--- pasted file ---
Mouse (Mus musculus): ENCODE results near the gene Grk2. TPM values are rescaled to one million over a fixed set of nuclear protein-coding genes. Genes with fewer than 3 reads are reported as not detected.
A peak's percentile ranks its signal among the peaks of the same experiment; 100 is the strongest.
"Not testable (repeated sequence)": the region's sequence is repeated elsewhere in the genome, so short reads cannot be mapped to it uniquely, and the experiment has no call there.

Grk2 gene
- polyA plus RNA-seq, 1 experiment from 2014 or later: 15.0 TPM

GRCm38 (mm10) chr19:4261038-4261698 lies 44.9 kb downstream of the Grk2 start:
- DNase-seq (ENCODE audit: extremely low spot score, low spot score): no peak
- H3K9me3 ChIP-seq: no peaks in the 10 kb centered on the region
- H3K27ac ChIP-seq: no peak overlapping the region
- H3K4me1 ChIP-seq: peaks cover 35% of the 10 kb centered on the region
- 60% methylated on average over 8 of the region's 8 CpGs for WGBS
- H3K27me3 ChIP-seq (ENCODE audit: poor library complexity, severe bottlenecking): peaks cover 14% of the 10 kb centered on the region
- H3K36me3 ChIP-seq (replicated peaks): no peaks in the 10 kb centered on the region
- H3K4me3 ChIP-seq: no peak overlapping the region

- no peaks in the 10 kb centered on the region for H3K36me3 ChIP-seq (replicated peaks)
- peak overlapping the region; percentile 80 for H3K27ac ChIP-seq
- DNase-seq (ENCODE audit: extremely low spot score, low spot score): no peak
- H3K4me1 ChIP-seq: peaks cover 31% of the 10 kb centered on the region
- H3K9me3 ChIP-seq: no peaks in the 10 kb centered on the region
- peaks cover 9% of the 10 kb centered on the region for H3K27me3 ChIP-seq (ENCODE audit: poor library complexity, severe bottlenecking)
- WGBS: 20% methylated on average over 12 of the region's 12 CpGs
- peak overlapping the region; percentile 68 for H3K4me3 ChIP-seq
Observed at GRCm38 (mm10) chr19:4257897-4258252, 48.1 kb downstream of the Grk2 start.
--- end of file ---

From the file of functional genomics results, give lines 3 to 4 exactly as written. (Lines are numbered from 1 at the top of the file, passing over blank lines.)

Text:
"Not testable (repeated sequence)": the region's sequence is repeated elsewhere in the genome, so short reads cannot be mapped to it uniquely, and the experiment has no call there.

Grk2 gene